Luxury designers are clueless when it comes to green fashion
Why eco-fashion has been slow to take off
April 19, 2007
While cutting-edge designers use eco-friendly fabrics made from the likes of bamboo and hemp to craft comfortable and stylish clothes that have a reduced impact on the planet, “green” fashion has been slow to take off at the luxury level, reports an article in today’s Wall Street Journal.
“High-end store buyers are risk-averse when it comes to veering from the tried-and-true luxury pitch that’s espoused by the Guccis and Louis Vuittons. Many of those makers have been leery of new “green” textiles because they are often still associated with Birkenstocks and burlap sacks,” writes Christina Binkley. “Much is made of the attention and money LVMH Group gives to environmental causes, including pursuing ecologically sound farming methods for its liquors, but Louis Vuitton isn’t producing eco-handbags — at least not yet.”
Binkley writes that high-end designers are scared off by higher costs of materials and perceptions that renewable materials are of lower quality.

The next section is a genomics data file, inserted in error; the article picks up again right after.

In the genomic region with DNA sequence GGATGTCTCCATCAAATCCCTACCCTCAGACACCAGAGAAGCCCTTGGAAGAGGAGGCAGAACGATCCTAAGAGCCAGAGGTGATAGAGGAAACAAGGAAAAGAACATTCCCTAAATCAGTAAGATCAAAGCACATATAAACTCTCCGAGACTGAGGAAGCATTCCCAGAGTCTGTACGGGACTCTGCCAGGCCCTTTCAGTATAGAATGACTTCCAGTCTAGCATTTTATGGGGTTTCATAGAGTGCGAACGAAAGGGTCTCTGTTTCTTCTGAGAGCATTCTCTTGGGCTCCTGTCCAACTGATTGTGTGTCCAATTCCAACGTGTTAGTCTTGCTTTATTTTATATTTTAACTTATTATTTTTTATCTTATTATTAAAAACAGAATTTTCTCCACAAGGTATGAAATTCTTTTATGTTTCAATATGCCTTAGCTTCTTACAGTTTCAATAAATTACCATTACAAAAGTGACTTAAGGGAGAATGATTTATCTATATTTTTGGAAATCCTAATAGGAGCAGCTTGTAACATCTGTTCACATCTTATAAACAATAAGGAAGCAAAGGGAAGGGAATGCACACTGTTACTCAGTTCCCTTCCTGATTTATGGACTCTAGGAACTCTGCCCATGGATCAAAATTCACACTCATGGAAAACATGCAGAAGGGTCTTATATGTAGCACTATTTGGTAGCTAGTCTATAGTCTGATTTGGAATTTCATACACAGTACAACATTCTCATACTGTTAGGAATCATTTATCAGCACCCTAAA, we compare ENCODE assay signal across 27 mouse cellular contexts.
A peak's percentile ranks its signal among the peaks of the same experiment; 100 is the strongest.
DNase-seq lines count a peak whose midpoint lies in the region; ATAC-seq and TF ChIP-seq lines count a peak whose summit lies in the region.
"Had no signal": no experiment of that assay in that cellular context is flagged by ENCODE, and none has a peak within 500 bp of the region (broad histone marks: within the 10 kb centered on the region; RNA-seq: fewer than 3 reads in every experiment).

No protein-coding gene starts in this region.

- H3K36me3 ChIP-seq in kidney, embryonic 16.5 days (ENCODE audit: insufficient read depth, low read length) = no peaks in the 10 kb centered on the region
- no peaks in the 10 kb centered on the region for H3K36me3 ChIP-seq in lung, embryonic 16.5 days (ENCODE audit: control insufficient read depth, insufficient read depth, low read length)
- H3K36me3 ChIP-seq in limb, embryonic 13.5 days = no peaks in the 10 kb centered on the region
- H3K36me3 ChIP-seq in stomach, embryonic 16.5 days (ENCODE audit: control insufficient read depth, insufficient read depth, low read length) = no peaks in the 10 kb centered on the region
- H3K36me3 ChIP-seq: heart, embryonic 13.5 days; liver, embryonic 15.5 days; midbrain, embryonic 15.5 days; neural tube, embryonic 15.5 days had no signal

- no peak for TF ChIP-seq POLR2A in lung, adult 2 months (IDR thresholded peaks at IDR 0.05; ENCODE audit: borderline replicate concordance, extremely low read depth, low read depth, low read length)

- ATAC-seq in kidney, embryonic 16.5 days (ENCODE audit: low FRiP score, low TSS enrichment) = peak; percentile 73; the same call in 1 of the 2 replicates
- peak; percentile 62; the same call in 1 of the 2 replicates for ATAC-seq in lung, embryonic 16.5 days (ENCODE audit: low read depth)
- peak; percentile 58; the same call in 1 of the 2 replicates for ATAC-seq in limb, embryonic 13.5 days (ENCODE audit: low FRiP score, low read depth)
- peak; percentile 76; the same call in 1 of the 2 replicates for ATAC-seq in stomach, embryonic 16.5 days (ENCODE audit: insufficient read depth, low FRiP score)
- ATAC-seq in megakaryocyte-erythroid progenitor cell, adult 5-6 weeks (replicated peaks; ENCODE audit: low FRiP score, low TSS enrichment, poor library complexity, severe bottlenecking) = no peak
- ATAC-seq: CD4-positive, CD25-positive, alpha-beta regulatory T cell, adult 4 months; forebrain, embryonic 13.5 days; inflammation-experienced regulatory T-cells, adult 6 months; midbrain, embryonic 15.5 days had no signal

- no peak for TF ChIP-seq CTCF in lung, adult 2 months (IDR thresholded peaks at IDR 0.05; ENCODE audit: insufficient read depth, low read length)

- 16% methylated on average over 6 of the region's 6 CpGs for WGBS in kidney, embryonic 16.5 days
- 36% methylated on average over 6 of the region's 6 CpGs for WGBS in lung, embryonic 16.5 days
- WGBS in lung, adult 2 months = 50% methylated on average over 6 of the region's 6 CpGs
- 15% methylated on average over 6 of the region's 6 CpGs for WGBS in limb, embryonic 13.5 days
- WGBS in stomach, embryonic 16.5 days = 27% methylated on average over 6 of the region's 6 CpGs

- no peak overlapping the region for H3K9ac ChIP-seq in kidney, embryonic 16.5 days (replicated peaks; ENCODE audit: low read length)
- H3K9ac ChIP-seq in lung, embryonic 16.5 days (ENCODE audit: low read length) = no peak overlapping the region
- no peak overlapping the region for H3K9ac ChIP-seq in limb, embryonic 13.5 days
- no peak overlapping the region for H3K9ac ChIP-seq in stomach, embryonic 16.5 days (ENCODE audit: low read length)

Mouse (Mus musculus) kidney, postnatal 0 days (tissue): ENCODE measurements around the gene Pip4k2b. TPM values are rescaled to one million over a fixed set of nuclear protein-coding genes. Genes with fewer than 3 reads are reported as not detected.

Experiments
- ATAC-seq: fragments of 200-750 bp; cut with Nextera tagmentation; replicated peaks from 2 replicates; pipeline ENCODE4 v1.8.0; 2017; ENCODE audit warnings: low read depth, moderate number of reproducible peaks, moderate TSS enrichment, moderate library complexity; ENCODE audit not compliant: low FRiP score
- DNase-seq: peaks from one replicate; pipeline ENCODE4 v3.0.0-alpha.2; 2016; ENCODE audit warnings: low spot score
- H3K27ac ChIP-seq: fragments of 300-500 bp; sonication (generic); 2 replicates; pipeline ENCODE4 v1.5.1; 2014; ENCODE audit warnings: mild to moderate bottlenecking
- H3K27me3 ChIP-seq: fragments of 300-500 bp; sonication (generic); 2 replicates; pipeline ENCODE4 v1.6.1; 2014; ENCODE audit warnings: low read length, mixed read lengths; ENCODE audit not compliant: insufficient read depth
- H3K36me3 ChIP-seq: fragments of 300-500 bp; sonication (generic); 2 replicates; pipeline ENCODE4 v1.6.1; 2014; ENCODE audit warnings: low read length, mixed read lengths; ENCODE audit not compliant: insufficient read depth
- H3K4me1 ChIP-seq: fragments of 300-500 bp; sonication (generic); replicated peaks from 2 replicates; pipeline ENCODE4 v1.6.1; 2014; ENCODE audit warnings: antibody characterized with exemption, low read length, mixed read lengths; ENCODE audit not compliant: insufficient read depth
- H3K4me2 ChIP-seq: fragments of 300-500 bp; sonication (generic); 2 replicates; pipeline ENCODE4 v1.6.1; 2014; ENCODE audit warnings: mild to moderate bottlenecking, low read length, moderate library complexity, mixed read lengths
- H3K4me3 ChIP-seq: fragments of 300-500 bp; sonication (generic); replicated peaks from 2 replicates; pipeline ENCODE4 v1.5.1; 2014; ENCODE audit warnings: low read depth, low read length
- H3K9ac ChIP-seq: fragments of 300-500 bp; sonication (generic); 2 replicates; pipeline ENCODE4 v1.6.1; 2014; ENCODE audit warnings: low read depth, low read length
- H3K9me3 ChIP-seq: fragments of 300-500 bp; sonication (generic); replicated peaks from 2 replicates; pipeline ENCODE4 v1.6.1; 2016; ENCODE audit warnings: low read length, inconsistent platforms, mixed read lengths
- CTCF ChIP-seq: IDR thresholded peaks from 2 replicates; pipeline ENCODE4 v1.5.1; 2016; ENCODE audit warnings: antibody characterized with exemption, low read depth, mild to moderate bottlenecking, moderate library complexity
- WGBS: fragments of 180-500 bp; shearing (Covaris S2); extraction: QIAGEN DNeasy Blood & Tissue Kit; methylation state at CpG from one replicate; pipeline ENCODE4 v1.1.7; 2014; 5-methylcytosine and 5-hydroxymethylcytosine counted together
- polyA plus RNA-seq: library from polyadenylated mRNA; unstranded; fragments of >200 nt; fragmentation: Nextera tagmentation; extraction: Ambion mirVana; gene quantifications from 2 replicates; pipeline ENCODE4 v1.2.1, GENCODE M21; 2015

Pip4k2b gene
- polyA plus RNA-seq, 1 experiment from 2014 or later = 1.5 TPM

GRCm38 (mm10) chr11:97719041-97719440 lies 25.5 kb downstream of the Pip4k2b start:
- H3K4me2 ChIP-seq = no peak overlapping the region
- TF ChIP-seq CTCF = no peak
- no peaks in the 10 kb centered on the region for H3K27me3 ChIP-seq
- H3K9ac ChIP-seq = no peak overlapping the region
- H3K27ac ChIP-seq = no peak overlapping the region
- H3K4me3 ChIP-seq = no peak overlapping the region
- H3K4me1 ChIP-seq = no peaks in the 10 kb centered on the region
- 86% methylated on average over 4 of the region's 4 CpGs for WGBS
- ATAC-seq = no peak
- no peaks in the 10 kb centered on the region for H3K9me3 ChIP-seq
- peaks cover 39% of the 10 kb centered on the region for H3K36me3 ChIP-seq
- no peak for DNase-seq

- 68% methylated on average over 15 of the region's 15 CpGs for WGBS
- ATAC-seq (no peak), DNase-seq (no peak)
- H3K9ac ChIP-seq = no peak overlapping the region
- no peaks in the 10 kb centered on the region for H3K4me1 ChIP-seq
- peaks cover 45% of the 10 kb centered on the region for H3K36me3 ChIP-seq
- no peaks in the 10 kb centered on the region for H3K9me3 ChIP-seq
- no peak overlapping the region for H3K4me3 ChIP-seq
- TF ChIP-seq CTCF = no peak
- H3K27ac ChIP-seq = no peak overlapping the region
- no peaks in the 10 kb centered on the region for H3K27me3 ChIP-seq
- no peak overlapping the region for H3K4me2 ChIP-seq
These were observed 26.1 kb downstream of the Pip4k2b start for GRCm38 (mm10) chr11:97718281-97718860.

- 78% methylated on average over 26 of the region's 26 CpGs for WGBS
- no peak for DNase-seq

“The big guys are ‘slow off the mark’ to see the opportunities,” David Wolfe, creative director at consultants Doneger Group in New York, tells her. “They’re not the quickest thinkers on the planet.”
Binkley says these designers are missing a big opportunity.
“In a survey of 67,000 people by NPD Group — tracking consumer interest in ecologically sensitive products from food to cars — interest in buying organic fashion products increased to 18% of consumers in 2006, from 6% in 2004.”
Christina Binkley (2007). “Green Jeans: Why Designers Are Late to Eco Game” April 19, 2007; Page D1 of The Wall Street Journal